• Inconsistent and poor indenting
  • It's recommended to use braces even with single-line if statements

With the above fixed, and some other improvements:

char FirstNonRepeatedchar(const char* str, int len) {
    int count['z' - 'a' + 1] = {0};
    for (int i = 0; i < len; i++)
    {
        int index = tolower(*(str+i)) - 'a';
        ++count[index];
    }
    for (int i = 0; i < len; i++)
    {
        char c = *(str+i);
        int index = tolower(c) - 'a';
        if (count[index] == 1)
        {
            return c;
        }
    }
    return '@';
}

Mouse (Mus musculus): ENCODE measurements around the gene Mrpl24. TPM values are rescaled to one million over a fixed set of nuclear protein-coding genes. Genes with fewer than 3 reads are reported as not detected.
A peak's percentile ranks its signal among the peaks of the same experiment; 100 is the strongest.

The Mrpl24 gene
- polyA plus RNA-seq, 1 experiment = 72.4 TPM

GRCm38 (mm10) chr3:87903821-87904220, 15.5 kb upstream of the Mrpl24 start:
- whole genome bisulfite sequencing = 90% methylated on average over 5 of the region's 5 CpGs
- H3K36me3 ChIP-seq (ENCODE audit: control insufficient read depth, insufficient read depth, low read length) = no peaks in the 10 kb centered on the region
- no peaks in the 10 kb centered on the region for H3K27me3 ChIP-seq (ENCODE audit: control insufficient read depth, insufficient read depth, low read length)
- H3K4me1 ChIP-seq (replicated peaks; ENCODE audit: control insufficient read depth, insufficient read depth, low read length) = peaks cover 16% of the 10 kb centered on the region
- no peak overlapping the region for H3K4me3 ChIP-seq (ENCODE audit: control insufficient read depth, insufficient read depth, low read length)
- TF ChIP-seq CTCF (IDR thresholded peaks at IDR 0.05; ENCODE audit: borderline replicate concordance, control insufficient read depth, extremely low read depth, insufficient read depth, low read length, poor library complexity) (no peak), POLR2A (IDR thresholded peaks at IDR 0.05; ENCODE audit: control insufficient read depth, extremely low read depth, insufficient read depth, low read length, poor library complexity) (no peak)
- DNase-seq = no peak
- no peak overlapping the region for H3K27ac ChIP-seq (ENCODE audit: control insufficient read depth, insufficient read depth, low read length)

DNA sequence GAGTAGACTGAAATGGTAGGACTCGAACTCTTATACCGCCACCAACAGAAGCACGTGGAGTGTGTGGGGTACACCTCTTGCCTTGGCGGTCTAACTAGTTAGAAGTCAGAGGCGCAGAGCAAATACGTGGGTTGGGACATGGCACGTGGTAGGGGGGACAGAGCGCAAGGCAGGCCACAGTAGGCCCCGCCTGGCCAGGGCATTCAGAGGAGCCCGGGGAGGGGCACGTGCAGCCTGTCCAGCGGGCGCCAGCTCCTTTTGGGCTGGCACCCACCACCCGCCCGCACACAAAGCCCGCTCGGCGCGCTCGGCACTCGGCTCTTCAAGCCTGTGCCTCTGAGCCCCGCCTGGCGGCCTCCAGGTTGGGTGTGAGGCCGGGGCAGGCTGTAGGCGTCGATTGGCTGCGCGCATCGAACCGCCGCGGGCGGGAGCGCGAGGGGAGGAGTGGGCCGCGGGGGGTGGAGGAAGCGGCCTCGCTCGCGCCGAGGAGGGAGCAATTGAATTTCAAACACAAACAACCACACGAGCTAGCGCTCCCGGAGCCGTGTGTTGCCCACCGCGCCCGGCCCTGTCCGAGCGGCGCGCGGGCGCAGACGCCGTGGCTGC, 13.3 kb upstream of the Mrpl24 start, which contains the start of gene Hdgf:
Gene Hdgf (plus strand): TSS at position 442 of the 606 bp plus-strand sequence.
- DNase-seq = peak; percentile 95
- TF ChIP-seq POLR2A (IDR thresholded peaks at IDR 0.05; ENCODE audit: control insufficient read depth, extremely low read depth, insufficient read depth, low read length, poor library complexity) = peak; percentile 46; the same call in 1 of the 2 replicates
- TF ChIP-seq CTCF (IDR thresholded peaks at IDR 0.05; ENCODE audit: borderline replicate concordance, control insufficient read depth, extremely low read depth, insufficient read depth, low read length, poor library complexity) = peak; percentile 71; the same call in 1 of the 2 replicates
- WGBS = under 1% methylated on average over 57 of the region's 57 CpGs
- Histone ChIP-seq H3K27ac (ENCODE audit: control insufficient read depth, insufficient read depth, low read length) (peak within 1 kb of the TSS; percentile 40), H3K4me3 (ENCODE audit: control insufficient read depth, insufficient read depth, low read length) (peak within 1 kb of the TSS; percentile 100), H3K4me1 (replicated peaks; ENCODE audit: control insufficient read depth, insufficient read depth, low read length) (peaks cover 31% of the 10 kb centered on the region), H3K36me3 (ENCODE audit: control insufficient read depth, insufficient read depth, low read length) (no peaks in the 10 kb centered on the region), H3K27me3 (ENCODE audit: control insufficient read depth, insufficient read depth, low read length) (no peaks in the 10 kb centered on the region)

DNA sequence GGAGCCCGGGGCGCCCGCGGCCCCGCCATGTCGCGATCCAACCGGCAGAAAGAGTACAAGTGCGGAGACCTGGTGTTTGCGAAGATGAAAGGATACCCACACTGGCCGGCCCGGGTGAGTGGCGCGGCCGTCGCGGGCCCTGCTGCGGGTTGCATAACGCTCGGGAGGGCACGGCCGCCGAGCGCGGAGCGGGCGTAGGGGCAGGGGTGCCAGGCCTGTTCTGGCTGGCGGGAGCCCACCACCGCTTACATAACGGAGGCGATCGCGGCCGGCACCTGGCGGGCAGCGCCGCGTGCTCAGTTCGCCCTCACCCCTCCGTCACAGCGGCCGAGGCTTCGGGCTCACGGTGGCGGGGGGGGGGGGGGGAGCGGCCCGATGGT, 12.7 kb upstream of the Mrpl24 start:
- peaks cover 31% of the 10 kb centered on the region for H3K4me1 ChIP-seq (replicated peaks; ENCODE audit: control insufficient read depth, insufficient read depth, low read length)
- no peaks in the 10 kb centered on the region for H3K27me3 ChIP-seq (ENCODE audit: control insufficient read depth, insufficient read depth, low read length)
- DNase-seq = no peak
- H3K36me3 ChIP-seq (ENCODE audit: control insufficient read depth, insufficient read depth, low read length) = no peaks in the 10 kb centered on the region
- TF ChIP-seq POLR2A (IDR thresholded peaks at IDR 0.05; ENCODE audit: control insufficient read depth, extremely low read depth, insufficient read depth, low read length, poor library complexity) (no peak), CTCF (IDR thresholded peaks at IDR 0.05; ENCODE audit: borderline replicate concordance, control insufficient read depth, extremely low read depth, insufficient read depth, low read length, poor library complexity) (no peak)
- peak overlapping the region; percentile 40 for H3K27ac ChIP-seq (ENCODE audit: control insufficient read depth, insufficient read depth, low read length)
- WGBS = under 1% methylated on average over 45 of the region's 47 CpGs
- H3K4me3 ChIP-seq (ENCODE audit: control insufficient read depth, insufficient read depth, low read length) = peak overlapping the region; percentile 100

Another tiny improvement is that instead of 26, the size of the English alphabet, I used 'z' - 'a' + 1 to make the logic behind the counting array explicit.

The second solution

This solution is so poorly formatted, it's bordering on deliberate obfuscation.

Is the second solution I gave the most optimized solution possible for this problem?

Honestly, it's hard to care to review code that you didn't seem to care to write in a readable way.

But looking from afar, I can tell you this:

  • The first solution has \$O(N) + O(N) = O(N)\$ complexity, because in the worst case it iterates over all characters in the input
  • The second solution, if it actually works, would have \$O(N) + O(M) = O(N)\$ complexity, where \$M\$ is a fixed constant independ from the length of the input (= 26, the size of the English alphabet), so this would have the better performance
  • \$O(N)+O(N)=O(N)\$ and also \$O(N)+O(M)=O(N)\$ – mustafa Oct 23 '15 at 6:29